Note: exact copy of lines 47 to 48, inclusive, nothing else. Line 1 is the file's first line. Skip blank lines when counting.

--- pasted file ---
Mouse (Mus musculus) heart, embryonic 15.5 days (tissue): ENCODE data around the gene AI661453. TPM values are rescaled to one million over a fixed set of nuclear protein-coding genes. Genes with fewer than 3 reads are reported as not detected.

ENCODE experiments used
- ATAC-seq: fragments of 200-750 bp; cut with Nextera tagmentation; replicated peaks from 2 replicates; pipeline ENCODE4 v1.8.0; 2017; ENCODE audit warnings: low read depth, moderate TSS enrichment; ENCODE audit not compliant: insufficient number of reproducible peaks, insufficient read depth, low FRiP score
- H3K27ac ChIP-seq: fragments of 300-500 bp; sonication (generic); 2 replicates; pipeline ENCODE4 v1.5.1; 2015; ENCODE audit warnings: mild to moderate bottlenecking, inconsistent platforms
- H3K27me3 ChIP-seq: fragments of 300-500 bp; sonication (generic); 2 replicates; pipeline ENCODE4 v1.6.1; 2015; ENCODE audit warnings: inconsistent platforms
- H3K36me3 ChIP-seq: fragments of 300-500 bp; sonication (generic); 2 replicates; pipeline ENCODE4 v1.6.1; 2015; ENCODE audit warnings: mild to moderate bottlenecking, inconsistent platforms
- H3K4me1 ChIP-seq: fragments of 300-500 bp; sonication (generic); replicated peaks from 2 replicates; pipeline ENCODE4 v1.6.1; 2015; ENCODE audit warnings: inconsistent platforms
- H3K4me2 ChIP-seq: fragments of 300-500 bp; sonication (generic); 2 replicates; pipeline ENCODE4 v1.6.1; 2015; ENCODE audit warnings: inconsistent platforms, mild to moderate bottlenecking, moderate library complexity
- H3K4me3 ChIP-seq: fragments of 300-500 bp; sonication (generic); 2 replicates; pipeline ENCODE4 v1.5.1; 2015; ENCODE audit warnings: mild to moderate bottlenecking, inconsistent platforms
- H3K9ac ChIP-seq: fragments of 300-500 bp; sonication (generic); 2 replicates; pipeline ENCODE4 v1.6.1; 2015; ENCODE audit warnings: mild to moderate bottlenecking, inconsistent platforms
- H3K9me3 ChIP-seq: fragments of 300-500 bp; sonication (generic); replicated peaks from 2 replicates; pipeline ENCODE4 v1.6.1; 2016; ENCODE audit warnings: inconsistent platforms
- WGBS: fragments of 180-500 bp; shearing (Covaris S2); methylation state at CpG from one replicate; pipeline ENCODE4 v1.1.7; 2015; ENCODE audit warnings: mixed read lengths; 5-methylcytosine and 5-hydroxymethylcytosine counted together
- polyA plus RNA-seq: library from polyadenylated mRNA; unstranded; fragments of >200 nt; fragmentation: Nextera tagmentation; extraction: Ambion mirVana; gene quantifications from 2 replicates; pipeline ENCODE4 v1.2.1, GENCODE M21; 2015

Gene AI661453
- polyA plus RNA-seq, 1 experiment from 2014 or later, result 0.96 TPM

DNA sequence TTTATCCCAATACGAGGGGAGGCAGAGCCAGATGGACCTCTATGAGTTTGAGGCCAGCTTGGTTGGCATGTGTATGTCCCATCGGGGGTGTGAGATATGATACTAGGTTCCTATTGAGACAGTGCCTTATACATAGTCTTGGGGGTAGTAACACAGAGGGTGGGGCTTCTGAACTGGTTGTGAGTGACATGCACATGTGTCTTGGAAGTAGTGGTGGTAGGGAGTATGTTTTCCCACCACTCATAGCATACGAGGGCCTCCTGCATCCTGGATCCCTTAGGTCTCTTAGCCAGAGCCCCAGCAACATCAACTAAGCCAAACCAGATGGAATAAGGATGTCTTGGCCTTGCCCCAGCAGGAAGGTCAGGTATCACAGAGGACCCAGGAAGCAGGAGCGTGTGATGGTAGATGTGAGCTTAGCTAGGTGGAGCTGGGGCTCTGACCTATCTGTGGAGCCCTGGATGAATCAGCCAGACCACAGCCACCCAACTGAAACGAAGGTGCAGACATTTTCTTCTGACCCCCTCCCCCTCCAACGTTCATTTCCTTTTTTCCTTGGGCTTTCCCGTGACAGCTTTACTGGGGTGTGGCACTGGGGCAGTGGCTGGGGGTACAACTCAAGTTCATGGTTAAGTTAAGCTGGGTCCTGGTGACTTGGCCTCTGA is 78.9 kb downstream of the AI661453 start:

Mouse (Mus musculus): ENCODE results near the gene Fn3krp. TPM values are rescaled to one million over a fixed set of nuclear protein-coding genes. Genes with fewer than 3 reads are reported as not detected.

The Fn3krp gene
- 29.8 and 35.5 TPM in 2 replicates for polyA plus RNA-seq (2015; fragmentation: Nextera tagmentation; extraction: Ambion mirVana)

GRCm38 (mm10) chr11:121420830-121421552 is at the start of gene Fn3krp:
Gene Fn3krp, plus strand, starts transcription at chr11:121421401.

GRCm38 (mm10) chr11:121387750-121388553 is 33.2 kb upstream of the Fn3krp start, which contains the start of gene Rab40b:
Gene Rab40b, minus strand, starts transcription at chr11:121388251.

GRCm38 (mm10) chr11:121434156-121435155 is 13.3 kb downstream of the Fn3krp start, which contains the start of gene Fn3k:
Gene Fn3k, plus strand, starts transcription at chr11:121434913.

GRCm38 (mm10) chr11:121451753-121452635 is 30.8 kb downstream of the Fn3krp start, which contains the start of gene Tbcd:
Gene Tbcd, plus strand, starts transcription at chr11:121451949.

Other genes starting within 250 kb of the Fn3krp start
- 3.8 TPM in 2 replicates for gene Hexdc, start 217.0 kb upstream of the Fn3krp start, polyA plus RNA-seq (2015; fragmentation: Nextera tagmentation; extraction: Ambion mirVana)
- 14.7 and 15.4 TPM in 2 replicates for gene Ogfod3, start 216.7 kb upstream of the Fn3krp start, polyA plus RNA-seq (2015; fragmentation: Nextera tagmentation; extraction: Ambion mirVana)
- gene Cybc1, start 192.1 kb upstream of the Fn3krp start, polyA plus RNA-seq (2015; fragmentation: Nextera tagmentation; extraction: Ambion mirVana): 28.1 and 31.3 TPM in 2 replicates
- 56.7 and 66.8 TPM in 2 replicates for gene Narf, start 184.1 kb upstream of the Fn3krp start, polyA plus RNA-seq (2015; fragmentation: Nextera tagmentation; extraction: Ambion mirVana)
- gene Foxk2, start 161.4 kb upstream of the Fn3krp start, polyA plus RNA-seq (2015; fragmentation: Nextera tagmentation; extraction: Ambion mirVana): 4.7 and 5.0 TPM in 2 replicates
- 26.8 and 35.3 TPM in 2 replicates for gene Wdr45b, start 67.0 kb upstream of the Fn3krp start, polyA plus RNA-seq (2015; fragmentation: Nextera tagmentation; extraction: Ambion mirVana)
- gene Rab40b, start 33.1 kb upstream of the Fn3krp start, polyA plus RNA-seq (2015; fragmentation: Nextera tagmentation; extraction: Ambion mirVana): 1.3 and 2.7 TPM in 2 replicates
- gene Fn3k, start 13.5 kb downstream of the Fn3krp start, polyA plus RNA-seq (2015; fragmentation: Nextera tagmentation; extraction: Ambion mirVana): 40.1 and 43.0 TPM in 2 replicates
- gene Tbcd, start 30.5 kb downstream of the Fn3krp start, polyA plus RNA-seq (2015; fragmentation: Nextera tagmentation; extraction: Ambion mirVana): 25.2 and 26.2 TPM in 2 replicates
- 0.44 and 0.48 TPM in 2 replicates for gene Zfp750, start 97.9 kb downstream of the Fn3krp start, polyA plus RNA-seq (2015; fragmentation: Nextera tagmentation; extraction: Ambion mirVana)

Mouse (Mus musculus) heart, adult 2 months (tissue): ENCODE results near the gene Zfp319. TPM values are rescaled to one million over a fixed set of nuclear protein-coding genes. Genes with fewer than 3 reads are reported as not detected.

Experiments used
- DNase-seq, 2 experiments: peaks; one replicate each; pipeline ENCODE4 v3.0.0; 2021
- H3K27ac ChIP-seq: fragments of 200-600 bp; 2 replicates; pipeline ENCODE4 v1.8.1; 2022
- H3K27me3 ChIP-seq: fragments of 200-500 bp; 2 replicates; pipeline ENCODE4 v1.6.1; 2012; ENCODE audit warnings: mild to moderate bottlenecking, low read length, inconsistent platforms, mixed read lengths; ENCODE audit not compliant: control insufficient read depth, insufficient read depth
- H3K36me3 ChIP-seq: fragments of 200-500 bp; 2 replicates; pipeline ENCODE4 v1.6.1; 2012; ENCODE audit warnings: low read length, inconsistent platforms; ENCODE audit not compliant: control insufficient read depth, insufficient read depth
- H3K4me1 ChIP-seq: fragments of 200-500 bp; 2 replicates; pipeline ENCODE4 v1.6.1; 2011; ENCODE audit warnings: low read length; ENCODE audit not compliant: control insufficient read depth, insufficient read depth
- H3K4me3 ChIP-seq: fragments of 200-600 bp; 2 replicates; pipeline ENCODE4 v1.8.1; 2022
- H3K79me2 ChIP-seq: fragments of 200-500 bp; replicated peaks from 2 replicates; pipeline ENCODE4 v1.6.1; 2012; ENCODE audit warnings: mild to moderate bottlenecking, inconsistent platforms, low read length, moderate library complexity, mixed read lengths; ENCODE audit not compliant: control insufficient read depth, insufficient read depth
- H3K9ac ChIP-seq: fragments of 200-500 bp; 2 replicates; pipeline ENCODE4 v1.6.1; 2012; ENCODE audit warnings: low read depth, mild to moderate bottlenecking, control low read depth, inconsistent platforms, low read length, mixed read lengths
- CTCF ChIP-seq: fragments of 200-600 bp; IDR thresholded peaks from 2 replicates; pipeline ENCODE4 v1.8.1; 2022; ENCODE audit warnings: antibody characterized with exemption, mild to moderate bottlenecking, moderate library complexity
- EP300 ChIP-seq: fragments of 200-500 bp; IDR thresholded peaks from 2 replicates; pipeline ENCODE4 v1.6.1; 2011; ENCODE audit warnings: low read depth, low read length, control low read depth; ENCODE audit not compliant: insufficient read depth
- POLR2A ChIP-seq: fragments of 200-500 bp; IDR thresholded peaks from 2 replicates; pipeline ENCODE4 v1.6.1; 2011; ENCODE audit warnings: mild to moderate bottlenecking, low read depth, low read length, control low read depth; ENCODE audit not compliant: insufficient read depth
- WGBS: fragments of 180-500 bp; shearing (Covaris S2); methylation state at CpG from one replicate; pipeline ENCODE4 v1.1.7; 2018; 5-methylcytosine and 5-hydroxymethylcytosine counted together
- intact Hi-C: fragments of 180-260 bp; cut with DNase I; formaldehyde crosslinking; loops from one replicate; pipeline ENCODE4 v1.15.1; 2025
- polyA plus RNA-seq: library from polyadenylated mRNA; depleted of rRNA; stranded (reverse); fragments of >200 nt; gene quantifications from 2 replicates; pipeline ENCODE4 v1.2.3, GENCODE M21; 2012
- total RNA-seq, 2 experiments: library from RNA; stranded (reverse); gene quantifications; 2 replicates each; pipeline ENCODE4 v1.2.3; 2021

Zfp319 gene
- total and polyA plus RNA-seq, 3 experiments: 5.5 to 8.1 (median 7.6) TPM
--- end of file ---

- H3K79me2 ChIP-seq: fragments of 200-500 bp; replicated peaks from 2 replicates; pipeline ENCODE4 v1.6.1; 2012; ENCODE audit warnings: mild to moderate bottlenecking, inconsistent platforms, low read length, moderate library complexity, mixed read lengths; ENCODE audit not compliant: control insufficient read depth, insufficient read depth
- H3K9ac ChIP-seq: fragments of 200-500 bp; 2 replicates; pipeline ENCODE4 v1.6.1; 2012; ENCODE audit warnings: low read depth, mild to moderate bottlenecking, control low read depth, inconsistent platforms, low read length, mixed read lengths